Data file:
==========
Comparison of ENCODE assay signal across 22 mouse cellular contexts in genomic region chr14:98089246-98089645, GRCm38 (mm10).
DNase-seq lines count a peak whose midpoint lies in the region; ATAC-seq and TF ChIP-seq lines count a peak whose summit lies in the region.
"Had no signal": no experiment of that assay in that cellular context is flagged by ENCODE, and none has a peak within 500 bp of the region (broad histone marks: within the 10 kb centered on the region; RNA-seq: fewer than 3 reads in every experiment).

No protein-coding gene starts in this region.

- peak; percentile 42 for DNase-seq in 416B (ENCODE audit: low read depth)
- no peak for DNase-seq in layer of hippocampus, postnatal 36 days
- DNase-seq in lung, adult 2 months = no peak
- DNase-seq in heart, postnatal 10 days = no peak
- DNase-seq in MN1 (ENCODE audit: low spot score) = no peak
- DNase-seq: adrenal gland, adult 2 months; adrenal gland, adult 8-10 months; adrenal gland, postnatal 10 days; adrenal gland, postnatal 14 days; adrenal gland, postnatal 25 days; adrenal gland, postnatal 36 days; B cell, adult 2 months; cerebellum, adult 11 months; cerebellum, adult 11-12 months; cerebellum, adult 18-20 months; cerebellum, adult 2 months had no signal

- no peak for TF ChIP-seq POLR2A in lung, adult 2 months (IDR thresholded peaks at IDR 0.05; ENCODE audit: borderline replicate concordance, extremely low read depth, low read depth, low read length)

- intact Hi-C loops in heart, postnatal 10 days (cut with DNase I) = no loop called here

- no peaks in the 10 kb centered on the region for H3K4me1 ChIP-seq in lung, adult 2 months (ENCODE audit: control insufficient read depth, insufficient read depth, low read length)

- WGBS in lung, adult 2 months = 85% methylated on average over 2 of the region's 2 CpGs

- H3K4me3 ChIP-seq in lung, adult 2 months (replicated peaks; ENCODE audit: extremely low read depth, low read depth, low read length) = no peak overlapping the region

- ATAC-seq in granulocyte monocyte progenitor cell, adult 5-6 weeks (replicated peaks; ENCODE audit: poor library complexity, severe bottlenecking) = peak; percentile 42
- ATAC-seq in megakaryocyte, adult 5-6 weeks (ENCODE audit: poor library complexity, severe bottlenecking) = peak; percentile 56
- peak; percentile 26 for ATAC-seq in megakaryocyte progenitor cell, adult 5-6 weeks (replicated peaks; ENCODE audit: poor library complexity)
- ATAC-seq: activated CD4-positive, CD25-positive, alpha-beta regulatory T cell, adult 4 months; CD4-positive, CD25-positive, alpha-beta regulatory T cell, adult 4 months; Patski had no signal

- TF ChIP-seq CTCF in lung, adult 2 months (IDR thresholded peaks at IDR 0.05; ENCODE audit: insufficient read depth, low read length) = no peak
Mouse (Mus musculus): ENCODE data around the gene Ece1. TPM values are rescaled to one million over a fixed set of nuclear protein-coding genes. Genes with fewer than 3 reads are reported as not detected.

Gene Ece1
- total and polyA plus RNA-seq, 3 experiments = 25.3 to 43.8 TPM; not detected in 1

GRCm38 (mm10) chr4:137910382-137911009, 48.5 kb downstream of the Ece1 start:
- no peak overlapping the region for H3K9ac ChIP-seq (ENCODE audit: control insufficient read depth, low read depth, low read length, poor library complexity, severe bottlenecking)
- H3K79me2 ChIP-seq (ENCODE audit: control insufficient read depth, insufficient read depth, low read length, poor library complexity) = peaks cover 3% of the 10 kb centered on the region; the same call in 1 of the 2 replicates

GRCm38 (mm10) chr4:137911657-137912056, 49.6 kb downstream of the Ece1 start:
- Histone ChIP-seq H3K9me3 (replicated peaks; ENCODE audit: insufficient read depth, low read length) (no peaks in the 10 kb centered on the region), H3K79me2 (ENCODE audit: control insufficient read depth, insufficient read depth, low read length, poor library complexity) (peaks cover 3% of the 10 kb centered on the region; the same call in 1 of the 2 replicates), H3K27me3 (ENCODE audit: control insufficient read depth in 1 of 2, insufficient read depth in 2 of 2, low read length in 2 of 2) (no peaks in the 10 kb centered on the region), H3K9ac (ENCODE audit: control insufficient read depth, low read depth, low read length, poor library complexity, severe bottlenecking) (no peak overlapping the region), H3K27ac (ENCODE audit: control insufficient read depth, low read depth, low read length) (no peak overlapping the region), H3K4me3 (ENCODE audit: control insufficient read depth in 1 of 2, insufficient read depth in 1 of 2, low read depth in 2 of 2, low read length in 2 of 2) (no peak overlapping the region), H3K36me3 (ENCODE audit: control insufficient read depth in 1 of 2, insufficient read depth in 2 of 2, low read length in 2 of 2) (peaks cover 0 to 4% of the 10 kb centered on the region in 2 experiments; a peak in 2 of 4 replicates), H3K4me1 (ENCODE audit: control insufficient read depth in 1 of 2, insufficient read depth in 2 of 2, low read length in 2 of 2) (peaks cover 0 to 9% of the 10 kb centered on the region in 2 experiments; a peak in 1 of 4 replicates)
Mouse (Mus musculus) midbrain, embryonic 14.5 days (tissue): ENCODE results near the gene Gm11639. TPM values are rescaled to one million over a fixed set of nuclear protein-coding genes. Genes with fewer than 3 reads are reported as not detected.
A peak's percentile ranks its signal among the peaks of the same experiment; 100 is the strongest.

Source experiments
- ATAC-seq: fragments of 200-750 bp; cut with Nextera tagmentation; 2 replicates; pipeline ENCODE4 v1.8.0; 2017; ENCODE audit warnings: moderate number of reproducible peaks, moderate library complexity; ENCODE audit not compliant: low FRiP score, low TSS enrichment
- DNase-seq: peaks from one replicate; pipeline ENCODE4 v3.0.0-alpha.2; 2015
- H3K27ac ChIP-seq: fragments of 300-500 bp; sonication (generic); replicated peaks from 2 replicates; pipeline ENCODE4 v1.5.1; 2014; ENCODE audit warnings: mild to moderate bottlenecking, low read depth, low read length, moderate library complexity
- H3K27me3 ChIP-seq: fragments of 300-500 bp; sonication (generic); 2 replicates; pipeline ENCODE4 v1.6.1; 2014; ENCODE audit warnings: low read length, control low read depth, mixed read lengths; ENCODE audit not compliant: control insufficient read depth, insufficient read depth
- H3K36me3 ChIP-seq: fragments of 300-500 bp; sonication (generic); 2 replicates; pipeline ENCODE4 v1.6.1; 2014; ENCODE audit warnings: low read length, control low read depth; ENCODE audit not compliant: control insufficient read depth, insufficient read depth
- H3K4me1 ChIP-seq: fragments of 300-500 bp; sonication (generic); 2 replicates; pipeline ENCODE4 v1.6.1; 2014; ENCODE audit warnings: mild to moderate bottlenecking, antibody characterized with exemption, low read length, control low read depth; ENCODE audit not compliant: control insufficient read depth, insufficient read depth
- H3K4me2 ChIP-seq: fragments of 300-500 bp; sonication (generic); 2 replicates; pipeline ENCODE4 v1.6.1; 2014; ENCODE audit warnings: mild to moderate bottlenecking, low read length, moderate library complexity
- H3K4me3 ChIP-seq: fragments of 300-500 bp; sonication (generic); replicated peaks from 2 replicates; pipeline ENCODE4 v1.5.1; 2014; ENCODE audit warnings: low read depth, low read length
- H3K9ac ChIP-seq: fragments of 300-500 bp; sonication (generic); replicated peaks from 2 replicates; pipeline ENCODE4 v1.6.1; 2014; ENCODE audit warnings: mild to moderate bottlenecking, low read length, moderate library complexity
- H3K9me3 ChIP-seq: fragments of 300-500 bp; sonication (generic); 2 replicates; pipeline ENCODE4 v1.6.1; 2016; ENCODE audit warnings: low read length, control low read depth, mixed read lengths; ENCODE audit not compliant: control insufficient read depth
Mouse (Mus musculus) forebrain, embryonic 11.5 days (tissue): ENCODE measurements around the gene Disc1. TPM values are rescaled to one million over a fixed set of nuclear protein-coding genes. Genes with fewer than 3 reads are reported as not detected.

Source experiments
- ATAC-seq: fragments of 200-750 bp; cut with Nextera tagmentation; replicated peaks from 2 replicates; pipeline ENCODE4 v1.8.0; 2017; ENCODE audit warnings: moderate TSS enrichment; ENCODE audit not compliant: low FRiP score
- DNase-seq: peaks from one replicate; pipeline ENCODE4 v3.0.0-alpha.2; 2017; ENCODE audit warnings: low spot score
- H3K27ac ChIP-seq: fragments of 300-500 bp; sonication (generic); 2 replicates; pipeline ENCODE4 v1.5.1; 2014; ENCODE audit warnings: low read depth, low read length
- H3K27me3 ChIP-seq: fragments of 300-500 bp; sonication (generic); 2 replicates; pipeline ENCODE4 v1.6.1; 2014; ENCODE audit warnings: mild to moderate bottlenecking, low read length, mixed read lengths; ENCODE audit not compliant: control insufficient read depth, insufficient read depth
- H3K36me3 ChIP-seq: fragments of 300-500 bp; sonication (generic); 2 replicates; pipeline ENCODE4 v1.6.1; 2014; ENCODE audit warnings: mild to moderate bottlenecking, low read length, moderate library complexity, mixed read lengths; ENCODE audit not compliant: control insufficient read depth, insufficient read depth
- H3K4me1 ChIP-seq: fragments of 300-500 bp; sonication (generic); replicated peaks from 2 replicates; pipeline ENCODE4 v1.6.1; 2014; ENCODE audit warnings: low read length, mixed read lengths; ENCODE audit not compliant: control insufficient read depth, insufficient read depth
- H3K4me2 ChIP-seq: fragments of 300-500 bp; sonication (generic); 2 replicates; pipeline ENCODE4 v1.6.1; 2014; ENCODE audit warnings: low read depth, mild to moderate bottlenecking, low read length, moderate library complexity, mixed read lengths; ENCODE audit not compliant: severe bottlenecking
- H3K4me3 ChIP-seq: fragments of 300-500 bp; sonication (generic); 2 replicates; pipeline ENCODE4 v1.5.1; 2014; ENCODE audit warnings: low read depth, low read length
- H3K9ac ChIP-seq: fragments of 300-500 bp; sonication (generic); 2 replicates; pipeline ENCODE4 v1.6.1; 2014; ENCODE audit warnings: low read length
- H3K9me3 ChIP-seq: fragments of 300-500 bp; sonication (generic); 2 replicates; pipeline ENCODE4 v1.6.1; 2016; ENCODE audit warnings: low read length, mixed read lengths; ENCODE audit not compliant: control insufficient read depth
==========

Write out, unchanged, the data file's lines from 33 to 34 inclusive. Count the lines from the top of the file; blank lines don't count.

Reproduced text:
- DNase-seq: peaks from one replicate; pipeline ENCODE4 v3.0.0-alpha.2; 2015
- H3K27ac ChIP-seq: fragments of 300-500 bp; sonication (generic); replicated peaks from 2 replicates; pipeline ENCODE4 v1.5.1; 2014; ENCODE audit warnings: mild to moderate bottlenecking, low read depth, low read length, moderate library complexity